Mercury  - Next Planet - Back to Planet Walk
    Mercury is the planet closest to the sun, 36,000,000 miles away. On this and all other planet markers, we have a picture of each planet that is at the same scale as the sun and the distances between planets in this model. On this scale the planet Mercury is the tiny dot.

    We will also present a picture that is 500 times larger in diameter than this scale. To have a model of the solar system on the same scale as these larger pictures, the Sun would be 2400 inches in diameter, (200 feet long, as long as the BS Building) and 8350 feet distant. In this expanded scale, the walk to Pluto would be 51,000 yards, or 30 miles.

    The planet Mercury is only about one-third the diameter of the Earth and is smaller than any other planet except Pluto. Mercury is occasionally visible from Earth in the early morning or late evening, however due to Mercury's closeness to the sun, it is difficult to see. Close up, Mercury looks much like the moon, with a surface heavily cratered from meteor impacts. Because it is so close to the sun and has no atmosphere, Mercury has the greatest variation in surface temperature of all planets in our solar system. On the daylight side, the side of Mercury facing the sun, temperatures reach 500 degrees Celsius or 900 degrees Fahrenheit, hot enough to melt tin. On the night side, the side of the planet away from the sun, temperatures drop as low as -200 degrees Celsius, or -300 Fahrenheit, the temperature of liquid nitrogen. The average temperature on the planet Venus is hotter, but varies less.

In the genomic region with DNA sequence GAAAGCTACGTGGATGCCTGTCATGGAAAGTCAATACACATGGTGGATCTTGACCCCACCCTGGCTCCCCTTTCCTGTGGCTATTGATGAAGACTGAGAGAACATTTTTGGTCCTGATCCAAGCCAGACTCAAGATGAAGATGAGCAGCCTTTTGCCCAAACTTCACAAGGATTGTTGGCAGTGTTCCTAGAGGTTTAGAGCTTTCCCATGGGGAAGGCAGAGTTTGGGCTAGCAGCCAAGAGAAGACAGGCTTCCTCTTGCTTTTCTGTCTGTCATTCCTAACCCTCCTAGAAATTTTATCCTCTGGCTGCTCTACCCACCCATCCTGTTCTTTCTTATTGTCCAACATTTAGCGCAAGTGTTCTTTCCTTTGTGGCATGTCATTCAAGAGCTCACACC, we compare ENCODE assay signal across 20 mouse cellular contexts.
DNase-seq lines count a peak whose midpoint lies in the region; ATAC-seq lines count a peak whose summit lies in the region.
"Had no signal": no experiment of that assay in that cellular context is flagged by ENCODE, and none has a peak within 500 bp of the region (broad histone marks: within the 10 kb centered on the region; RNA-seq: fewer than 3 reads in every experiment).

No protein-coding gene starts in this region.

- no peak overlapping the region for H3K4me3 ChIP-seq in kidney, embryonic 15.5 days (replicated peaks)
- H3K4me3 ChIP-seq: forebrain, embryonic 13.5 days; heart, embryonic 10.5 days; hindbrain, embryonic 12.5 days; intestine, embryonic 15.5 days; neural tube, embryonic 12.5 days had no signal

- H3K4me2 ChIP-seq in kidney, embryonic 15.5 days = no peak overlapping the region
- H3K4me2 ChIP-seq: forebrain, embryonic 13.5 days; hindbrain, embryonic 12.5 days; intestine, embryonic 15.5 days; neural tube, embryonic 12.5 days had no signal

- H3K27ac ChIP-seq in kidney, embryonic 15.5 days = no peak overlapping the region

Astronomers in the 1800's observed that Mercury's orbit around the sun does not obey Newton's Laws of Motion or Newton's Law of Universal Gravitation as do all other objects in the solar system. They thought that this was due to an undiscovered planet orbiting the sun near to Mercury. The explanation of this deviation was given by Albert Einstein's General Theory of Relativity, providing a concrete, experimental verification of Einstein's theories.

    Photo Courtesy NASA.
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